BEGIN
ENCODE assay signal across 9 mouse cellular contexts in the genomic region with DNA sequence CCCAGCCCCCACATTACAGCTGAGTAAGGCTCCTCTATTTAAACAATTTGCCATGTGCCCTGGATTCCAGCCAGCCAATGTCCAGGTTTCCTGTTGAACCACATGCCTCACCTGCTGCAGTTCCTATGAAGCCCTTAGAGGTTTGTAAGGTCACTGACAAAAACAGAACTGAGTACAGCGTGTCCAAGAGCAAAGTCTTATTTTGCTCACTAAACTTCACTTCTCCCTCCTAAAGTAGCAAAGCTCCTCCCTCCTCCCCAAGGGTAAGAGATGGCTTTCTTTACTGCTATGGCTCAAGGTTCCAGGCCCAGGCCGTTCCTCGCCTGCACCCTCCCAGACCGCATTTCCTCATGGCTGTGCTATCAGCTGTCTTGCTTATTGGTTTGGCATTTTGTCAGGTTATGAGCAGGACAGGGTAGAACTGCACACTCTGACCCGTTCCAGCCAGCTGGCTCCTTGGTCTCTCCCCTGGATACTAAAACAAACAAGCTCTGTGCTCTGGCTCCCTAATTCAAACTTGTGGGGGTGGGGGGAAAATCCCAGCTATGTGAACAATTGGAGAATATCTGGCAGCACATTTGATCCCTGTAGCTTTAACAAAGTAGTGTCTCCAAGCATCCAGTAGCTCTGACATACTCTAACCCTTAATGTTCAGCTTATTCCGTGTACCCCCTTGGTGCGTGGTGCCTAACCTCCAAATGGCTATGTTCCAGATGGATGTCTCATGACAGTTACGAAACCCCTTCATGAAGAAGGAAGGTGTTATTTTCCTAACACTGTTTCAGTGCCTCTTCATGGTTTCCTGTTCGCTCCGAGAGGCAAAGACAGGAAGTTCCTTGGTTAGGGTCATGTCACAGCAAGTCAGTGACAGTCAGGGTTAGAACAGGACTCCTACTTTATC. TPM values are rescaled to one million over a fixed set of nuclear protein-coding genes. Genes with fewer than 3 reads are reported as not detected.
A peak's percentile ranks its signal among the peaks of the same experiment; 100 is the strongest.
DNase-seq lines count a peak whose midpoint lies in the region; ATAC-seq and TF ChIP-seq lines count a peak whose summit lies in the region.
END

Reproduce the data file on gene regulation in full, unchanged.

ENCODE assay signal across 9 mouse cellular contexts in the genomic region with DNA sequence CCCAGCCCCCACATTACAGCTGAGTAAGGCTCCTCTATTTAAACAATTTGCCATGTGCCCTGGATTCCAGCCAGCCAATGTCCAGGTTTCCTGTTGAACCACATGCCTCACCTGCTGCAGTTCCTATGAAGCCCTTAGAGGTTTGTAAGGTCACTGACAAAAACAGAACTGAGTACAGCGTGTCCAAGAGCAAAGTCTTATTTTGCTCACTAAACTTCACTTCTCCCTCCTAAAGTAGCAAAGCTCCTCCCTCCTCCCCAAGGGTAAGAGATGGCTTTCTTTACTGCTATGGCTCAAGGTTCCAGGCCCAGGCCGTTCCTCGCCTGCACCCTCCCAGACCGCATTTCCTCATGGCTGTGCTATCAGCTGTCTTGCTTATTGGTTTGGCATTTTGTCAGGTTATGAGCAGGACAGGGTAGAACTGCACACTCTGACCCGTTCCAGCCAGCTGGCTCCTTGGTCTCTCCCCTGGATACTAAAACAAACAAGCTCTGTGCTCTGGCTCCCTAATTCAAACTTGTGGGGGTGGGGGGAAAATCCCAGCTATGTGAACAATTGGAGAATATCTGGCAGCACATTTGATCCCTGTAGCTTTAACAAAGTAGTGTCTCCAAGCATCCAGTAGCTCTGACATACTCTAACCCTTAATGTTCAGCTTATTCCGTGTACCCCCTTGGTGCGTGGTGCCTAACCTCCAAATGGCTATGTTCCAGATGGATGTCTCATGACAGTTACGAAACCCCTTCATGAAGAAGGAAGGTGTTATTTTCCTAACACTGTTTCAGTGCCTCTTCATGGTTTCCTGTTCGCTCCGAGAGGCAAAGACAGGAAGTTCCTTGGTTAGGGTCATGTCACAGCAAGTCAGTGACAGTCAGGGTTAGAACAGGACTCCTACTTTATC. TPM values are rescaled to one million over a fixed set of nuclear protein-coding genes. Genes with fewer than 3 reads are reported as not detected.
A peak's percentile ranks its signal among the peaks of the same experiment; 100 is the strongest.
DNase-seq lines count a peak whose midpoint lies in the region; ATAC-seq and TF ChIP-seq lines count a peak whose summit lies in the region.